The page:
You have a bunch of obnoxious proto-hipsters who love these movies, quote these movies, dress like they’re in Reservoir Dogs. It was always a script with two twenty-something’s in black suits with black ties and guns pointed at each other quipping not very witty crap and saying “fuck” a lot for no better reason than to be maverick filmmakers. Between that and all the film school clichés it can be excruciating to try to try discover your own voice. For my own sanity, I hold his work and his public persona at arms length. I’m always on the look out for a way to disarm a QT fan boy.
The current darling of all aspiring filmmakers, and evidently Hollywood at large is Jason Reitman.
I like his movies, but it just appears as though he’s being lauded as the second coming of Orson Welles or something. I was listening to Elvis Mitchell’s The Treatment and Jason was discussing being a director, and he is as humble as can be. One of the things he said that I often hear in my editing classes is what makes a director (or editor) good is if what they are doing does not get in front of the story. If the cuts of the movie are super cool, you are paying attention to the edit not the story. It takes you out of it. Jason echoed this, directing is a series of binary decisions, and if they put the director in front of the story the audience is taken out of it. Good advice from multiple sources.
I happened to find QT’s Treatment episode and I gave it a listen. That’s when it occurred to me. Tarantino isn’t a director at heart. He’s first and foremost a writer. He’s a PhD dissertation of film genre and technique. That guy is SUH-mart. But he’s not a director that gets in the way of the story he’s telling. See it clicked in when I remembered the episode of Alias where he played a spy that took over Sydney’s (Jennifer Garner’s) base. He was supposed to be this hyper-cool spy in the vein of Tarantino’s Madonna-Virgin speech. Problem was he didn’t write it, and he’s not a great actor. So the episode flubbed as far as I was concerned.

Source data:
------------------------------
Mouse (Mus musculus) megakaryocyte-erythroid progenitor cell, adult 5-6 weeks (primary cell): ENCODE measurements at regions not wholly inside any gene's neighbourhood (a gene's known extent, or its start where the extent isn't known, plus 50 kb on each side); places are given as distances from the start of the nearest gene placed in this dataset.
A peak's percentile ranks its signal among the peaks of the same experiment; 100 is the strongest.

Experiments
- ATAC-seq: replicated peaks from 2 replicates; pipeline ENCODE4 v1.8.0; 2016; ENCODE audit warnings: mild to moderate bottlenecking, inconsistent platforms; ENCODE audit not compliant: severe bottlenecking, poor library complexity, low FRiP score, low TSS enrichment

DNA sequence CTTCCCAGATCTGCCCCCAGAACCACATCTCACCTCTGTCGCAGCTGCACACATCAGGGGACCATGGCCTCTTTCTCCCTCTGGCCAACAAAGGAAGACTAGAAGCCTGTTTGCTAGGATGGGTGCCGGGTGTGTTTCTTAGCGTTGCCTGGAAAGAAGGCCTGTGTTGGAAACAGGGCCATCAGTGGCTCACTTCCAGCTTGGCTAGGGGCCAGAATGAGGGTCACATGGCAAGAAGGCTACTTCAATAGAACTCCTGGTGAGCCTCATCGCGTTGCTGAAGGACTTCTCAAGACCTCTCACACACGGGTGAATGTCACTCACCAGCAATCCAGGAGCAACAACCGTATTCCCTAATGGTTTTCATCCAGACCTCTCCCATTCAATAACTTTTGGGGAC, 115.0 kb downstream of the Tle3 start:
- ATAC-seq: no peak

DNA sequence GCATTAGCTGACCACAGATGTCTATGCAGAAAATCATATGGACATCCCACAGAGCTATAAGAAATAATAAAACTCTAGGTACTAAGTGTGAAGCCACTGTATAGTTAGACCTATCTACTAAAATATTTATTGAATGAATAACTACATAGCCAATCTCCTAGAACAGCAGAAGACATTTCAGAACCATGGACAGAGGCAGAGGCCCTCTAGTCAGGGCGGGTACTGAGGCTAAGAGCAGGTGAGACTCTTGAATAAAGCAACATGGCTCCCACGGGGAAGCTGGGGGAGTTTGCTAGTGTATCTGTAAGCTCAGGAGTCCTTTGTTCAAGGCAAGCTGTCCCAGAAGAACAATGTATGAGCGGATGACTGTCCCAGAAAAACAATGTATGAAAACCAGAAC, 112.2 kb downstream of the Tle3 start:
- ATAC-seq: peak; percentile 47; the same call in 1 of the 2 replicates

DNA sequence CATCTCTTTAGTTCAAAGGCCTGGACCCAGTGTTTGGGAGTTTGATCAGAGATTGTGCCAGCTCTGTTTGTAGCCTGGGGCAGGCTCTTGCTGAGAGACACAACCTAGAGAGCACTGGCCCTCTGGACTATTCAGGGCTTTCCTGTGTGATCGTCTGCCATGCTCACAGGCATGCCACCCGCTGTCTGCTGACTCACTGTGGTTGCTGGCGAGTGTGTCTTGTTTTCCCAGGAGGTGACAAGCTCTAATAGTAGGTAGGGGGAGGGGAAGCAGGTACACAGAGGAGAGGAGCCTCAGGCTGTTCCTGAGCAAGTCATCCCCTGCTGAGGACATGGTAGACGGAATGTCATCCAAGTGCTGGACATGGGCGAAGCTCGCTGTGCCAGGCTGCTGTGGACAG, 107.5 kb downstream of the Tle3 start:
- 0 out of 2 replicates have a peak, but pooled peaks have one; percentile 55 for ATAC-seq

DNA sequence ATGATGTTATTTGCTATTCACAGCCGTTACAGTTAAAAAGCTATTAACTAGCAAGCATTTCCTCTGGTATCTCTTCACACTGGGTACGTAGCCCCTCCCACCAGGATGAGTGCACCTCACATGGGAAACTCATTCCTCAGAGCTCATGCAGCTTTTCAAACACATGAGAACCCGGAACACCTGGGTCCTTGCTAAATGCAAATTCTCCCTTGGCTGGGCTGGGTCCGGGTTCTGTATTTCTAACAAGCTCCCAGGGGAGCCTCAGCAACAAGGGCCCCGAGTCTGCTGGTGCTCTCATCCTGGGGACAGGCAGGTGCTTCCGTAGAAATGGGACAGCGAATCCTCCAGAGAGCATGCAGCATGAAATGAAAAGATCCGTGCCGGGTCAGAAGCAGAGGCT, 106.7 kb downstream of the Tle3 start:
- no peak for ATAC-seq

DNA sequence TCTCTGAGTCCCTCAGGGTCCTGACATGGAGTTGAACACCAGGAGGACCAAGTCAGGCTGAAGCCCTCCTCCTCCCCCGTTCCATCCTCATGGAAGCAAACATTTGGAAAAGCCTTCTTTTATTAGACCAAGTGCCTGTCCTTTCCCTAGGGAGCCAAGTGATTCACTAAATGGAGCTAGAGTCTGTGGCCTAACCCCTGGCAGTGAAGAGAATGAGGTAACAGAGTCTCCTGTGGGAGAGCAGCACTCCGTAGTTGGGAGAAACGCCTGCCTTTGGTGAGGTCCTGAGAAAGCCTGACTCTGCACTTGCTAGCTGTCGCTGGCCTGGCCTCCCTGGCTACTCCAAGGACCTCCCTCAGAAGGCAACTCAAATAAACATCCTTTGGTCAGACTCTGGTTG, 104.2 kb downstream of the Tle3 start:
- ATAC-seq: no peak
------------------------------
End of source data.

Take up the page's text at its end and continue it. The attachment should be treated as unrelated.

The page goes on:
That’s when I realized that the parts of Tarantino’s movies where I feel like he’s getting the way of the story isn’t from his directing- it’s what he’s writing.
Specifically in Inglorious Bastards when Hans Landa is interviewing the French farmer, and he pulls this deus-ex-machina with the character’s language to bring the dialogue from subtitled French to English… it bugged the crap out of me. He literally reached out of the movie screen, tapped my chin, bopped me on the nose for looking down and then smiled smugly at how clever he was. He makes up for it by being a dialogue writer who is insanely creative and original. But the multitude of choices he made as a director… none of those distracted me from the story.
Yesterday I heard someone say that they wouldn’t watch the World of Warcraft Movie unless they got a good director like Quentin Tarantino to direct it. Well I realized that QT has gone up a couple of notches in my book but I’m not sure the world is ready for an Elven Mr. Pink, or a Dwarven Mr. White.
Do not get in the way of the story. Directing is a series of decisions that add up into the story you are telling. If you find yourself concentrating on putting your mark on the piece- you are not doing it right. You probably chose the piece for the wrong reason. It is a creatively fatal mistake.
- I managed to improve my standing in a soul-sucking corporate job.
- I “celebrated” my 10 year anniversary with IBM.
- I received my first IMDB credit.
- I managed to get a parachute on my way out of soul-sucking corporate job. (Laid off).